Azeteng helped Sekou to a hospital. Four days later, Sekou was dead. Some smugglers collected the body, and Azeteng followed them to a migrants’ graveyard near the edge of town. He watched as they took Sekou’s body from the bed of a pick-up. The dead man had been wrapped in a white sheet, one arm bound straight along his side and the other folded across his chest. They lowered the body into a shallow grave and covered it with sand and gravel and bricks. Adjacent to the migrants’ graveyard was a graveyard for Algerian citizens, with orderly plots and headstones. The migrants were buried haphazardly and close together, with nothing to mark their passing but the disturbance of the earth. Azeteng began to count, first one by one, then in rough batches, and by the time he gave up he’d counted 700 graves.
. . .
Ibrahim started out from Ghana with almost no money, and he was subjected to levels of hardship and brutality that Azeteng had paid to avoid. Locked into debt bondage, he worked for five months in Mali and Algeria with little or no pay. “It is so hard, so hard,” he said. “Work, work, work, work, work.” He pinched a fold of his skin. “My body was not good, it changed because of no food.” Ibrahim walked for five days in the desert after he and others were dumped by the smugglers, he said. He saw hands and feet sticking out of the sand, and helped bury a man who sat down on a dune one day, closed his eyes, and died.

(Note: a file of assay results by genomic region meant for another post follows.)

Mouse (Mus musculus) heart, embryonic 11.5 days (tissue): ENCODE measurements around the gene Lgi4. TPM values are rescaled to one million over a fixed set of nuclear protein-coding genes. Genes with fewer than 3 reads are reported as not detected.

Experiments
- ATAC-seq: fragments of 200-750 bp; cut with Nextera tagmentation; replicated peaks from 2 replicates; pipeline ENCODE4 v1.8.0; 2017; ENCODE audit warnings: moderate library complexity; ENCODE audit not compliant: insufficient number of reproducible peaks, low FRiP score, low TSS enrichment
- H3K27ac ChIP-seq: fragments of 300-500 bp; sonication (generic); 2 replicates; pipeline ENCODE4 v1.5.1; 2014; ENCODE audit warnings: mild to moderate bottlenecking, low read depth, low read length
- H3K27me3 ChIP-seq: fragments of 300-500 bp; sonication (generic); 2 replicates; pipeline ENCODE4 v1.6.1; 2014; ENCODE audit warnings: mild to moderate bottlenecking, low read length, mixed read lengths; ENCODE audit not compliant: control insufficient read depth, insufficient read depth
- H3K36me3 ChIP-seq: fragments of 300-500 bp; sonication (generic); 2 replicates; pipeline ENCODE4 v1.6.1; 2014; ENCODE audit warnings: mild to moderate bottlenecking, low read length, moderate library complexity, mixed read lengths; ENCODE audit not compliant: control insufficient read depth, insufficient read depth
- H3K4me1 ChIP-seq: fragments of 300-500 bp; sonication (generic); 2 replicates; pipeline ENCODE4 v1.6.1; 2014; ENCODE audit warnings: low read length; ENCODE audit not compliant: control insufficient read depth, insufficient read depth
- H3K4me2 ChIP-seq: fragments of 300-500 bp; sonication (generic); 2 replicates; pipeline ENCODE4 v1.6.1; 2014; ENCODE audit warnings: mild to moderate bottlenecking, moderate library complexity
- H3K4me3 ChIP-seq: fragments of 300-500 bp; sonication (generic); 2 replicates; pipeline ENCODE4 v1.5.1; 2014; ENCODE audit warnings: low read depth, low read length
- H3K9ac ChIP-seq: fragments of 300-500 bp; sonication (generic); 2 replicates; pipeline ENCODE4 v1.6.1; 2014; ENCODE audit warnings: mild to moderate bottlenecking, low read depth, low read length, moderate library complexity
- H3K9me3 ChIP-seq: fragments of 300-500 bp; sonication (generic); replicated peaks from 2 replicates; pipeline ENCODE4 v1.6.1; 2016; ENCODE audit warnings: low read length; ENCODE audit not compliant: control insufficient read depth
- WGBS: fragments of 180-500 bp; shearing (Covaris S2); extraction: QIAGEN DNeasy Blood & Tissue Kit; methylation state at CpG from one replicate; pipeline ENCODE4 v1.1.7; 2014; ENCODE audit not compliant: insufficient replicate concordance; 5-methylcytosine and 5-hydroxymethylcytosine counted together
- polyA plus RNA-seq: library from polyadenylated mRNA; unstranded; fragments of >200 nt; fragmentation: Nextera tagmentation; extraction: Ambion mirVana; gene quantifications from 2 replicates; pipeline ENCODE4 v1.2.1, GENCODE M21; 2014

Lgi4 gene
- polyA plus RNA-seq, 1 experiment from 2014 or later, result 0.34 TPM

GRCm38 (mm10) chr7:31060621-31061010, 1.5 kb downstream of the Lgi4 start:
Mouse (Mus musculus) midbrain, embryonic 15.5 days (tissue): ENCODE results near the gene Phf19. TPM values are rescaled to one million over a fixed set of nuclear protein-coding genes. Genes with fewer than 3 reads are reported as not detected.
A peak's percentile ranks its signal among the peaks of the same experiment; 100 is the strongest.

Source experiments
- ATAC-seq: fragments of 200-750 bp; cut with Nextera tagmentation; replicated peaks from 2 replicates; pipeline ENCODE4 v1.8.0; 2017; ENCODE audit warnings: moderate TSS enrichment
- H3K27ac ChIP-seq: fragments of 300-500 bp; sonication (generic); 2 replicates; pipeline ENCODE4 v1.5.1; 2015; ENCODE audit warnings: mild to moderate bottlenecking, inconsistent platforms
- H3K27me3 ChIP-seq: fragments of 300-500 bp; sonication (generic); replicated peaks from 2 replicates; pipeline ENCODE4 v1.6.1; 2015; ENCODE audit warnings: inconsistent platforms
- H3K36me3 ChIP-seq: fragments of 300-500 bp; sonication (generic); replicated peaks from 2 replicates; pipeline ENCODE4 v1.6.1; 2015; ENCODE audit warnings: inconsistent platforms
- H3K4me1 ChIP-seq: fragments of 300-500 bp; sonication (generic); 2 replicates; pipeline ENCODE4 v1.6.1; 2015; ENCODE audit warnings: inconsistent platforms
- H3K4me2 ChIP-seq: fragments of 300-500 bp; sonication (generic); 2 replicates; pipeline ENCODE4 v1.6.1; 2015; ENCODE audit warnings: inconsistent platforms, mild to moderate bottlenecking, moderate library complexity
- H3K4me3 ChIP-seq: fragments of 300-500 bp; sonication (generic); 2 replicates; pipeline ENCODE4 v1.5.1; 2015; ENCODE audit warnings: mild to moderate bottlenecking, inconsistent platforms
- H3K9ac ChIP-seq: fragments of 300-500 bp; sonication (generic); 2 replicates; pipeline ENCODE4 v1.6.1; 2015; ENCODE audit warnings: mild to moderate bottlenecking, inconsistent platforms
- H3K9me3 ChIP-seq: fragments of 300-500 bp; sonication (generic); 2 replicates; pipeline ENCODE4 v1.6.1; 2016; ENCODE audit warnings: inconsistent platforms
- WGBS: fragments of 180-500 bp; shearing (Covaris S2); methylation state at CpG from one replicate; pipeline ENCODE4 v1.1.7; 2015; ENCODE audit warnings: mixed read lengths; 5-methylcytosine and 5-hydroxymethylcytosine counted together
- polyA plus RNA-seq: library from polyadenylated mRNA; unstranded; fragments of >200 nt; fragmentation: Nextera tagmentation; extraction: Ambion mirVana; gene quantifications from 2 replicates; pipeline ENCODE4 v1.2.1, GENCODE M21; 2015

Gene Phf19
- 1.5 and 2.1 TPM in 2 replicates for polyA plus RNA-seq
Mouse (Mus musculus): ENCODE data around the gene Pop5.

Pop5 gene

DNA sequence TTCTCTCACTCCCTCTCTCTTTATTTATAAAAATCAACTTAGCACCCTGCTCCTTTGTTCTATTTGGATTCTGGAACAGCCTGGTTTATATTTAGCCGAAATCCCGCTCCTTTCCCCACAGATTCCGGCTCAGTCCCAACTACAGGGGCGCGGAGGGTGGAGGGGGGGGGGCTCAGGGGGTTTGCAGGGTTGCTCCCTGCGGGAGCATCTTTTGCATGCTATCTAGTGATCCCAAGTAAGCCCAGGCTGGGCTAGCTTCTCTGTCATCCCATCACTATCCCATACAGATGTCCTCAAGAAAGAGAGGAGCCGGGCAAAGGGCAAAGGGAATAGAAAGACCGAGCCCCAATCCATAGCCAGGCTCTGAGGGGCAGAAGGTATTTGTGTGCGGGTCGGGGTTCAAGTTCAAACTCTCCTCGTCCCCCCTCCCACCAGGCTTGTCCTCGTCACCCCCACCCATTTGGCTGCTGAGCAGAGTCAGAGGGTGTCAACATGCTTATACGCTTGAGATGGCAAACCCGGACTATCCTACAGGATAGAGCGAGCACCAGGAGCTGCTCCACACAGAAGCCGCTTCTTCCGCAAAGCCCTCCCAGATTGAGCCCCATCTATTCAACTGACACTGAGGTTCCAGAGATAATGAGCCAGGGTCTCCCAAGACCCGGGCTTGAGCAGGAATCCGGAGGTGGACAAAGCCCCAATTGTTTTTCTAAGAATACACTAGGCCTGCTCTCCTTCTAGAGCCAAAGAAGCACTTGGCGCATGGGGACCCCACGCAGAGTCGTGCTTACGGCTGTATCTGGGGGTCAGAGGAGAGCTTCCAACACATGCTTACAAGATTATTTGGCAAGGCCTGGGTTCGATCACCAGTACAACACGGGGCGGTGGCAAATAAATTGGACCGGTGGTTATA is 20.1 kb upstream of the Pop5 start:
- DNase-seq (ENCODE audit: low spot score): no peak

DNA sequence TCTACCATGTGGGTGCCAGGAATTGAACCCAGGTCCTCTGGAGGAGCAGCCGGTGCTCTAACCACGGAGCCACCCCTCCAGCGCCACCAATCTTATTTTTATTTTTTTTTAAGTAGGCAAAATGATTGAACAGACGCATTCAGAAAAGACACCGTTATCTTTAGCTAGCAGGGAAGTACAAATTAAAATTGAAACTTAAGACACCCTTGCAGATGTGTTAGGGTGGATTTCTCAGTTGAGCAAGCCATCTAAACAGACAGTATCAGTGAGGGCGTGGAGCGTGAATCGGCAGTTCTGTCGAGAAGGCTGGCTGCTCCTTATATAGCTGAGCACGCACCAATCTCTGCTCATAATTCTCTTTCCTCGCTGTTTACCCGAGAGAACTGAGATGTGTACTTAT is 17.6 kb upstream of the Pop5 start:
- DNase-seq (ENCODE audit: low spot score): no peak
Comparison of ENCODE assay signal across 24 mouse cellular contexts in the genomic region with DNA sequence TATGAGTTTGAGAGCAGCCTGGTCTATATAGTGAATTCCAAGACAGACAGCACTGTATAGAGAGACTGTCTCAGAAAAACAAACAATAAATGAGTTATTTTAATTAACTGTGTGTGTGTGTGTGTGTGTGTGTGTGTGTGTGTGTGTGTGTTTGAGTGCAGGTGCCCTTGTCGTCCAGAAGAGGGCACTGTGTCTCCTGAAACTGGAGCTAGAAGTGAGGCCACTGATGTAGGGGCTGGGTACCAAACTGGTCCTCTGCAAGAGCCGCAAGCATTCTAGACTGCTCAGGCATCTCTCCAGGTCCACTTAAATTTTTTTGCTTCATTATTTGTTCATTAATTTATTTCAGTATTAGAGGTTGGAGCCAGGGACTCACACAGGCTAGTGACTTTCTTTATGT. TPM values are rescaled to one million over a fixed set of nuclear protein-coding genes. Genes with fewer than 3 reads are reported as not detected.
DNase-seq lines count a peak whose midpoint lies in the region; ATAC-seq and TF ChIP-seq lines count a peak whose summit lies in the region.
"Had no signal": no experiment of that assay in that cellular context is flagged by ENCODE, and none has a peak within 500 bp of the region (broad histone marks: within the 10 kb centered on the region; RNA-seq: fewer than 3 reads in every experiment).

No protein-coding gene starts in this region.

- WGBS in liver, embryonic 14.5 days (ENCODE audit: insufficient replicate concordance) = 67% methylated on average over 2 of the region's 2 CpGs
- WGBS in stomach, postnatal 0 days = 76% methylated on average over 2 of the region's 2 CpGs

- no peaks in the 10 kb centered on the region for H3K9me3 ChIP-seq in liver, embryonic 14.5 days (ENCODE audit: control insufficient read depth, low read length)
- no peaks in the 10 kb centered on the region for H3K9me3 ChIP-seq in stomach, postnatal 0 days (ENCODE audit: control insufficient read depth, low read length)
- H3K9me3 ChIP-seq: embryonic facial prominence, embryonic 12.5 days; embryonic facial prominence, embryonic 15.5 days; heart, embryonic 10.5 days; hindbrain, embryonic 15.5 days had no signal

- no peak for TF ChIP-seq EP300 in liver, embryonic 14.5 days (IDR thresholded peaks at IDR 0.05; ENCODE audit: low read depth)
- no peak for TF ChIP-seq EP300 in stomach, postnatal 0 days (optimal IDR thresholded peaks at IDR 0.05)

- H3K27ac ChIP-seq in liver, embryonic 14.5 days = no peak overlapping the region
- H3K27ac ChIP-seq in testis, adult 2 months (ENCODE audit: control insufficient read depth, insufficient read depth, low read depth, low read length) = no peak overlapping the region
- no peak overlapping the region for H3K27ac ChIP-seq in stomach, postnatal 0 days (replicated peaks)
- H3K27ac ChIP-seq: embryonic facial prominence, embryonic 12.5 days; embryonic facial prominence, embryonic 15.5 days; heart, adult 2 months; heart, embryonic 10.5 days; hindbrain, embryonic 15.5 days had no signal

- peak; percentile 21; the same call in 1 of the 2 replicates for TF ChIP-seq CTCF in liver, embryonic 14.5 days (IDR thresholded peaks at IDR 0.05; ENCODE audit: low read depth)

There's much more at the link.
The illegal aliens who are flooding across our southern border are in many ways similar to those flooding out of Africa into Europe (and, increasingly, into the USA as well). They have nothing at all to live for at home. Their only hope of a better life is to get to a country with a better economy, offering them the chance to earn more and improve themselves (and, particularly, their descendants in due course). That's why they keep coming, even in the face of such dangers (which are as real in South America as they are in Africa). That's why we need a border wall, and vastly increased border security, and everything else necessary to prevent our economy - and our own future - being submerged, and swamped, and drowned in the sea of despair that wants to invade us.
There is no simple, easy answer. There's certainly, in my opinion, an ethical and/or moral obligation on us to help those less fortunate than ourselves; but that should not mean we have to sacrifice our own national future, and that of our children, to be swamped by those who would drag this country down to the depths from which they've managed to escape. That's no answer at all! Nevertheless, we need to understand the desperation that drives so many illegal aliens. They're not refugees from oppression, or seeking asylum due to persecution. They're economic migrants, pure and simple. We have to understand their motivation in order to deal with them, and with the countries from which they're fleeing; because unless we help those countries improve their own economies, more and more of their inhabitants are going to flee in our direction.
The irresistible force meets the immovable object. Who will win? Right now, in the absence of meaningful border security, it's the invaders.